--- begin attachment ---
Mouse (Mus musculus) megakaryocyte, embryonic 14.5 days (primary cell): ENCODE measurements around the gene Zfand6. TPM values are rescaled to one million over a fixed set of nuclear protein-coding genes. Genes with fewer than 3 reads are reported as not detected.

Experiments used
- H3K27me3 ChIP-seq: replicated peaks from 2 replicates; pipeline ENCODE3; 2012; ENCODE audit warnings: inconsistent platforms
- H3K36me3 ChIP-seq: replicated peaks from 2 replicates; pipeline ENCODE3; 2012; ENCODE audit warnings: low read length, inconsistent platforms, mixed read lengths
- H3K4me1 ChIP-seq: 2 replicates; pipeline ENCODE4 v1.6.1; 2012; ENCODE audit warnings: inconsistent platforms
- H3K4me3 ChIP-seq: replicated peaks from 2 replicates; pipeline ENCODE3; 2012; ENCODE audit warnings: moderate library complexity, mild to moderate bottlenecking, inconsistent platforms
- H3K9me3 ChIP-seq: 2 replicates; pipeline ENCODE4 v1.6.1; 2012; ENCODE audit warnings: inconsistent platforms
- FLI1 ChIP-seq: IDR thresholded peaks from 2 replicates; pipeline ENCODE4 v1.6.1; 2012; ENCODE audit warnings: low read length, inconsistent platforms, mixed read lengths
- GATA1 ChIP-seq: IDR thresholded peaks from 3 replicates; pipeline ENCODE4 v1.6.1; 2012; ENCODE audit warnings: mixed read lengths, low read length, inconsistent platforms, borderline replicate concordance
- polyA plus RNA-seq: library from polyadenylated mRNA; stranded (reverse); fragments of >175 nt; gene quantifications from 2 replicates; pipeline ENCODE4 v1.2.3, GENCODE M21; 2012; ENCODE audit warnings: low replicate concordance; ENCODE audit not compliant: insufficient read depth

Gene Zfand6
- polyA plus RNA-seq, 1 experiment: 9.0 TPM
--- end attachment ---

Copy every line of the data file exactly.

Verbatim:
Mouse (Mus musculus) megakaryocyte, embryonic 14.5 days (primary cell): ENCODE measurements around the gene Zfand6. TPM values are rescaled to one million over a fixed set of nuclear protein-coding genes. Genes with fewer than 3 reads are reported as not detected.

Experiments used
- H3K27me3 ChIP-seq: replicated peaks from 2 replicates; pipeline ENCODE3; 2012; ENCODE audit warnings: inconsistent platforms
- H3K36me3 ChIP-seq: replicated peaks from 2 replicates; pipeline ENCODE3; 2012; ENCODE audit warnings: low read length, inconsistent platforms, mixed read lengths
- H3K4me1 ChIP-seq: 2 replicates; pipeline ENCODE4 v1.6.1; 2012; ENCODE audit warnings: inconsistent platforms
- H3K4me3 ChIP-seq: replicated peaks from 2 replicates; pipeline ENCODE3; 2012; ENCODE audit warnings: moderate library complexity, mild to moderate bottlenecking, inconsistent platforms
- H3K9me3 ChIP-seq: 2 replicates; pipeline ENCODE4 v1.6.1; 2012; ENCODE audit warnings: inconsistent platforms
- FLI1 ChIP-seq: IDR thresholded peaks from 2 replicates; pipeline ENCODE4 v1.6.1; 2012; ENCODE audit warnings: low read length, inconsistent platforms, mixed read lengths
- GATA1 ChIP-seq: IDR thresholded peaks from 3 replicates; pipeline ENCODE4 v1.6.1; 2012; ENCODE audit warnings: mixed read lengths, low read length, inconsistent platforms, borderline replicate concordance
- polyA plus RNA-seq: library from polyadenylated mRNA; stranded (reverse); fragments of >175 nt; gene quantifications from 2 replicates; pipeline ENCODE4 v1.2.3, GENCODE M21; 2012; ENCODE audit warnings: low replicate concordance; ENCODE audit not compliant: insufficient read depth

Gene Zfand6
- polyA plus RNA-seq, 1 experiment: 9.0 TPM